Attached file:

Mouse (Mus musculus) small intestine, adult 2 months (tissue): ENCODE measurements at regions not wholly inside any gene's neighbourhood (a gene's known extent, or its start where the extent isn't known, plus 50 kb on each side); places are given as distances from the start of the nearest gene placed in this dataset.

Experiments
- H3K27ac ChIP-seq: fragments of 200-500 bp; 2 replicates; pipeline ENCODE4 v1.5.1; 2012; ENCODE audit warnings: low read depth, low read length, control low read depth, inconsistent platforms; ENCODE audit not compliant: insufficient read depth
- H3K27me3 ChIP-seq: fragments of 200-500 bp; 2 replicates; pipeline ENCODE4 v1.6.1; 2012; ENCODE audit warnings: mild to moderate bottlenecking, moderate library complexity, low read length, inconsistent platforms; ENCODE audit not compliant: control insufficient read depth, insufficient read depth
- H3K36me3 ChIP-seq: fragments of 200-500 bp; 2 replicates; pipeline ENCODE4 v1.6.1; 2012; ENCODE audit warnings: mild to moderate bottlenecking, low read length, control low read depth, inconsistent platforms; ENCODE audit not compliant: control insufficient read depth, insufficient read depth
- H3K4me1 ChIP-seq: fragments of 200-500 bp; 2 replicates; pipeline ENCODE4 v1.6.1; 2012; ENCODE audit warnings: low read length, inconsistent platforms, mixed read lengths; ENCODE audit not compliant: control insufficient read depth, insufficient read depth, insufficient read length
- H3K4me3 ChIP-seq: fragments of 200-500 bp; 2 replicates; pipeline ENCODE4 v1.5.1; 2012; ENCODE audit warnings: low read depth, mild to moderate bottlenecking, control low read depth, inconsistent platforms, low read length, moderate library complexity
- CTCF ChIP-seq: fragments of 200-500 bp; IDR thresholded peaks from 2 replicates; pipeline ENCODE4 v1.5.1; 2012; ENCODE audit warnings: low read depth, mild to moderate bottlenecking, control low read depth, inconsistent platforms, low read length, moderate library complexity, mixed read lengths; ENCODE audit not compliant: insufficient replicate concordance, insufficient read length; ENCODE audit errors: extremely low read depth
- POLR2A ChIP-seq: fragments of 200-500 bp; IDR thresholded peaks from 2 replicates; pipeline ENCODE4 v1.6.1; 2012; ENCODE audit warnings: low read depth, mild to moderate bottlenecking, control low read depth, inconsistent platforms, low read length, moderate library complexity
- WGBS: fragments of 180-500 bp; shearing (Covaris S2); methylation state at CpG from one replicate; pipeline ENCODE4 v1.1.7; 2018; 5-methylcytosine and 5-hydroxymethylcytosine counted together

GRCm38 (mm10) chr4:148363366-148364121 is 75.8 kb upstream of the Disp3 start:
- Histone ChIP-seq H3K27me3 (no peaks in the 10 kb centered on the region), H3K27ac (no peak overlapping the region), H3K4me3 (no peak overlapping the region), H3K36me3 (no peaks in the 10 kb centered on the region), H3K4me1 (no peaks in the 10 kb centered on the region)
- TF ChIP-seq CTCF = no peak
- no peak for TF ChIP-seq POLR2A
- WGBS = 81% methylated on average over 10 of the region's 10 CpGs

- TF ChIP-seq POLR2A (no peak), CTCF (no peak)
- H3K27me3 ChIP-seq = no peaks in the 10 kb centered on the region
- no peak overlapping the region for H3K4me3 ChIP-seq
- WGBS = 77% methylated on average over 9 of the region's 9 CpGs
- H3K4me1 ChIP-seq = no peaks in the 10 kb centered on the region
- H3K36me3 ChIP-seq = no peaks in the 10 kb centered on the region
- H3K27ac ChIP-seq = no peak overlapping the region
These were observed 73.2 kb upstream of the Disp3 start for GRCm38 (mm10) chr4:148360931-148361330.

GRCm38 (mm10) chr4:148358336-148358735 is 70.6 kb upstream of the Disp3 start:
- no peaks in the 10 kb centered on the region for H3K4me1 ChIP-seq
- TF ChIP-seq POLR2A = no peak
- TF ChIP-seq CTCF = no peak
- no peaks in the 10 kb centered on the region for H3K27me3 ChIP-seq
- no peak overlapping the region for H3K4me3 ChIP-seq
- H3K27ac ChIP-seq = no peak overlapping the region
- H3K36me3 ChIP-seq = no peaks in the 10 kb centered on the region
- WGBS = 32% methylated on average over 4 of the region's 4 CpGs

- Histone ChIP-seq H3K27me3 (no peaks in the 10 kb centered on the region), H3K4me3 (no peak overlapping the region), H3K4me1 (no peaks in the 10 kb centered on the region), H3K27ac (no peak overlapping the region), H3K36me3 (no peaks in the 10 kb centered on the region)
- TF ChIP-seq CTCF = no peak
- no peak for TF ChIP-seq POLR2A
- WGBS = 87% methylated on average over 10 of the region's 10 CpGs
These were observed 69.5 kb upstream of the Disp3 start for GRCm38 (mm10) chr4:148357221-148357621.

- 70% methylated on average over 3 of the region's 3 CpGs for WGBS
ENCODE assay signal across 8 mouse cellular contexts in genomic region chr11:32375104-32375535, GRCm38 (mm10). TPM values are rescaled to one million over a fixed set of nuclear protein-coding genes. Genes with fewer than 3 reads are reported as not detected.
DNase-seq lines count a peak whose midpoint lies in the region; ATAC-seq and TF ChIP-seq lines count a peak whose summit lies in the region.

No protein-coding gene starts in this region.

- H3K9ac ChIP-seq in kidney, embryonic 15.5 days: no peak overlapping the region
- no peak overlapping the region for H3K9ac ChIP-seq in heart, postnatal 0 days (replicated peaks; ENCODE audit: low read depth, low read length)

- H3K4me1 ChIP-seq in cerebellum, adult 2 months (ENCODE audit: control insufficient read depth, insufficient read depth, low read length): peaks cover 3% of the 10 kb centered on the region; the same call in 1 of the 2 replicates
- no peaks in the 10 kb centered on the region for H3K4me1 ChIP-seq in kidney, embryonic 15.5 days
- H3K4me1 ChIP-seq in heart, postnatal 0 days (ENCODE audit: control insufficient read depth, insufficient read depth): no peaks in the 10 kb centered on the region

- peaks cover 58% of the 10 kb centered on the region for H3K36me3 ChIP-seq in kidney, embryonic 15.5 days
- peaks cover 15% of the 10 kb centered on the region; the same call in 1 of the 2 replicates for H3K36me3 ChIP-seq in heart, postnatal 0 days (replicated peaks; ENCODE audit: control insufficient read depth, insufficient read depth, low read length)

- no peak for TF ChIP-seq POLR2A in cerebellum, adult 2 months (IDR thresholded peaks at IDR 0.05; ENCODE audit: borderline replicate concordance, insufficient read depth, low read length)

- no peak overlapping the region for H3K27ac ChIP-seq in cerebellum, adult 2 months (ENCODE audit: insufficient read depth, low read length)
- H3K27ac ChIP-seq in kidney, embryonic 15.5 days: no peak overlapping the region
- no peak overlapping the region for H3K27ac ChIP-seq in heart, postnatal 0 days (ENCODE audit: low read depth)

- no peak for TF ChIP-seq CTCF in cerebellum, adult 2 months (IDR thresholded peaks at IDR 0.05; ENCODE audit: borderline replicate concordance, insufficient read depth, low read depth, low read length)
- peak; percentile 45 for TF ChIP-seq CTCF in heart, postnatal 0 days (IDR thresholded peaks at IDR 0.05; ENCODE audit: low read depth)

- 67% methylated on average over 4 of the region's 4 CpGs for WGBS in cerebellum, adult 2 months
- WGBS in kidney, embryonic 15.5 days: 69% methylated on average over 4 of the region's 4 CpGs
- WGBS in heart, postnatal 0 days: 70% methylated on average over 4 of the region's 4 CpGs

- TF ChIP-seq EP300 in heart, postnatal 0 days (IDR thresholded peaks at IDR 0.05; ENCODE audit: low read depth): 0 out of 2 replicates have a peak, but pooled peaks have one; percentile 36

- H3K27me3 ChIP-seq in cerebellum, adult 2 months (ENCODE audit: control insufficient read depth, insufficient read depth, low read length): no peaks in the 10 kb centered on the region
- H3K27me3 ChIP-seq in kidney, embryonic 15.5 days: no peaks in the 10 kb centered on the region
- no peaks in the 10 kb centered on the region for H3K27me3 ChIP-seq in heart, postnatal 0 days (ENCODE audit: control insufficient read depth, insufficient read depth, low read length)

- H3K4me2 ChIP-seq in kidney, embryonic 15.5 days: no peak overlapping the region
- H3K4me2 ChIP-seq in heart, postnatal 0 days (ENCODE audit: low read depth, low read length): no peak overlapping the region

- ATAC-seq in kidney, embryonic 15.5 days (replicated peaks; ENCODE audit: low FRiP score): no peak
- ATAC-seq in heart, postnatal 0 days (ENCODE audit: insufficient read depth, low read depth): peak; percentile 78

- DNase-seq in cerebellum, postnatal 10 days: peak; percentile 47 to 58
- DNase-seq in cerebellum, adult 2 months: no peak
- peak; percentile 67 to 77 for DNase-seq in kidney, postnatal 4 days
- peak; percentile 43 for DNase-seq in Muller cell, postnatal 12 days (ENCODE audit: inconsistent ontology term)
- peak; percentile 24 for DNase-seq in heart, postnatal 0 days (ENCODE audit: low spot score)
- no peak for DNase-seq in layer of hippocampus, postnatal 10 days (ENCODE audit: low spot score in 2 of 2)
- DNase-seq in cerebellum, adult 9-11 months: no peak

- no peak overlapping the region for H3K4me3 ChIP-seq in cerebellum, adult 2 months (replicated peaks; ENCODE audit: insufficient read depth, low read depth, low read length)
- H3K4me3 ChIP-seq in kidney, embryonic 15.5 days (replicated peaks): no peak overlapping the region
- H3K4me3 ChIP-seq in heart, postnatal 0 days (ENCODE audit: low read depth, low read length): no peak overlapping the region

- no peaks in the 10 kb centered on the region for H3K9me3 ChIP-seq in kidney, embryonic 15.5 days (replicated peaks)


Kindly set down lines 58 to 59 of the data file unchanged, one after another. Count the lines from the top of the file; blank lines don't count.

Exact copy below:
- TF ChIP-seq EP300 in heart, postnatal 0 days (IDR thresholded peaks at IDR 0.05; ENCODE audit: low read depth): 0 out of 2 replicates have a peak, but pooled peaks have one; percentile 36

- H3K27me3 ChIP-seq in cerebellum, adult 2 months (ENCODE audit: control insufficient read depth, insufficient read depth, low read length): no peaks in the 10 kb centered on the region